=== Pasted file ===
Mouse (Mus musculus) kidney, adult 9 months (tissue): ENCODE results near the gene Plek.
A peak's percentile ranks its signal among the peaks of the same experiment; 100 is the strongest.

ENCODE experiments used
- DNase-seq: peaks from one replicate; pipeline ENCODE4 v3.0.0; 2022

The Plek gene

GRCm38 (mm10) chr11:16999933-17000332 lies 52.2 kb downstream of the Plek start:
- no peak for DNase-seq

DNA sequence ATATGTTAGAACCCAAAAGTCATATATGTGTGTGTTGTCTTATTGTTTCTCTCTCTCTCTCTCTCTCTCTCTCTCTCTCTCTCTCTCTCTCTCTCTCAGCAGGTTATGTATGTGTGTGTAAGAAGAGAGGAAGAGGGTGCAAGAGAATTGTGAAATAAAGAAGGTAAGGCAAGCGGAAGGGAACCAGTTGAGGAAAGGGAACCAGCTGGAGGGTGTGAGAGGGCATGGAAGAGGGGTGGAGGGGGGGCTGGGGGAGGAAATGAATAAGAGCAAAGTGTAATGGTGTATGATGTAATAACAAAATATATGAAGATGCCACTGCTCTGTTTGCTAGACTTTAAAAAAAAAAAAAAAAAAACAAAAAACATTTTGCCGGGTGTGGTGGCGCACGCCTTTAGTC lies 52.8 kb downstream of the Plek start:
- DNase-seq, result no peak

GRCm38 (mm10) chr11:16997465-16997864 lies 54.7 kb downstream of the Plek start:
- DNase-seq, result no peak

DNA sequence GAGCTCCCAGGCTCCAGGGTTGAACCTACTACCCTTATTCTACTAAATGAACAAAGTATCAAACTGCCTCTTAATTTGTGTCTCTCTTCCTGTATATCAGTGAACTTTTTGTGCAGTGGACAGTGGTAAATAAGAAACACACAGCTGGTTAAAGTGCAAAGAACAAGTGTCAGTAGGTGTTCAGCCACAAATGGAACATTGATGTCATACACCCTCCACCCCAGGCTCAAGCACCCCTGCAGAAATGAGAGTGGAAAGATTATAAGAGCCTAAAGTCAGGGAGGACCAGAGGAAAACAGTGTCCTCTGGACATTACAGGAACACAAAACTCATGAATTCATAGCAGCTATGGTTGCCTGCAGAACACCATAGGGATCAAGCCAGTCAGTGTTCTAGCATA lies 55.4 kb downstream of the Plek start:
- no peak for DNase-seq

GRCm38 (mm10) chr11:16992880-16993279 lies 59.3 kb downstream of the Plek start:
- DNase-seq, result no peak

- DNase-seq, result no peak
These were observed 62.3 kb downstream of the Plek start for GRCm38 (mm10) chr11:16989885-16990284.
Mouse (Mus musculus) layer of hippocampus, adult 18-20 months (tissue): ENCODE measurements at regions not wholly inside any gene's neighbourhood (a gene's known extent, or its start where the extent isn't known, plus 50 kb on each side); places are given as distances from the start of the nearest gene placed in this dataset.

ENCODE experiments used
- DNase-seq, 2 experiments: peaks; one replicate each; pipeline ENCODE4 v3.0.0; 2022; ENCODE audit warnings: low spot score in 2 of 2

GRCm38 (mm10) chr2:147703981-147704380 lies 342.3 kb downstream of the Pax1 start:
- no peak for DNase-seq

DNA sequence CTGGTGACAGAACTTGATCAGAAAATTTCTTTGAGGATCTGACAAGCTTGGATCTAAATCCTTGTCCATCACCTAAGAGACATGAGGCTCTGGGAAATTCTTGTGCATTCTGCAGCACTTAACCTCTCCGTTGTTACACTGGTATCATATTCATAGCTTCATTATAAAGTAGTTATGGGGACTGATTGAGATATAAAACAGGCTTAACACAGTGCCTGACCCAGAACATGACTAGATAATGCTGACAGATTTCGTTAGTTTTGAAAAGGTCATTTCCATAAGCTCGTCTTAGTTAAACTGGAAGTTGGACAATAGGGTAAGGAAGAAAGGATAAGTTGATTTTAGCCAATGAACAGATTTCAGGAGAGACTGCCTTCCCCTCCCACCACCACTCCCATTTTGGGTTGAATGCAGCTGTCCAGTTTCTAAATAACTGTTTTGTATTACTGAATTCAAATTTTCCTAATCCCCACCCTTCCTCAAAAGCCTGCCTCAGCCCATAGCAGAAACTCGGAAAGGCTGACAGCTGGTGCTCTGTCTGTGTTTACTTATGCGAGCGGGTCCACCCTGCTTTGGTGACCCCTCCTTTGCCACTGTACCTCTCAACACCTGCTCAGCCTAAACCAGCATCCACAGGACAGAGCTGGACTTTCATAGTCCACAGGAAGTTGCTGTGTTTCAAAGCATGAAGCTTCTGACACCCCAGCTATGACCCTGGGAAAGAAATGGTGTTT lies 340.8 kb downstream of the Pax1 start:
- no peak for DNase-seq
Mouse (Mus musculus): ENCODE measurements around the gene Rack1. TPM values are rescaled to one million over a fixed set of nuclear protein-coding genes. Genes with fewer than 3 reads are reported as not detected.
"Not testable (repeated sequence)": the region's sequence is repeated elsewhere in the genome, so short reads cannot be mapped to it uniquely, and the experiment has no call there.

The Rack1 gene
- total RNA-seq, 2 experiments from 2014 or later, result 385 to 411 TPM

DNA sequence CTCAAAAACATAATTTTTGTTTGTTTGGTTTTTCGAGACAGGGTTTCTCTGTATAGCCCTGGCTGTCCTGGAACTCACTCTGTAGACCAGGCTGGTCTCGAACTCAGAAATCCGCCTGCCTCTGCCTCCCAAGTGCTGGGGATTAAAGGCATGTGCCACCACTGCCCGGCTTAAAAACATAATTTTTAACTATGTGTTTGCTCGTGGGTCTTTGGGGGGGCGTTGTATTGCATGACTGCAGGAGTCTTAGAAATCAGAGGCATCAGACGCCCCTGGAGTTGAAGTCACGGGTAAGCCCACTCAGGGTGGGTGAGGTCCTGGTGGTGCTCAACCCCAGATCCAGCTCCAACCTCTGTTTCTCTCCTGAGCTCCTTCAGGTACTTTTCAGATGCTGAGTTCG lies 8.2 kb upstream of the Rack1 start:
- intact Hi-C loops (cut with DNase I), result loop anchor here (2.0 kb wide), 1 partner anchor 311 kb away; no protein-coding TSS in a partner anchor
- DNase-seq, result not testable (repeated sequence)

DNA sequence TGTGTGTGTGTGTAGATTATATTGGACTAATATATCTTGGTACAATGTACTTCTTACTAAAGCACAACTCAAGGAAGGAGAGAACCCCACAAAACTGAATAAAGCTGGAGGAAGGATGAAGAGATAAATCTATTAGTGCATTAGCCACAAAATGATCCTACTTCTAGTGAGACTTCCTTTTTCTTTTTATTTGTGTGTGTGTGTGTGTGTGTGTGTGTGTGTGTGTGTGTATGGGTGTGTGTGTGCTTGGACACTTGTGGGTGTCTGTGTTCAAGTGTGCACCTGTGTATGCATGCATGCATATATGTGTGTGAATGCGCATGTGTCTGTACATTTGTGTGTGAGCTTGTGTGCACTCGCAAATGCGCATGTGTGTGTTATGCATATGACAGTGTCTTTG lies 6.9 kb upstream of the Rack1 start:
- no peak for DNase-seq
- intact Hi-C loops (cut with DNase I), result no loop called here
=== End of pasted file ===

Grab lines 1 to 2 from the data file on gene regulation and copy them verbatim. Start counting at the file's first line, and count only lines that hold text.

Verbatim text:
Mouse (Mus musculus) kidney, adult 9 months (tissue): ENCODE results near the gene Plek.
A peak's percentile ranks its signal among the peaks of the same experiment; 100 is the strongest.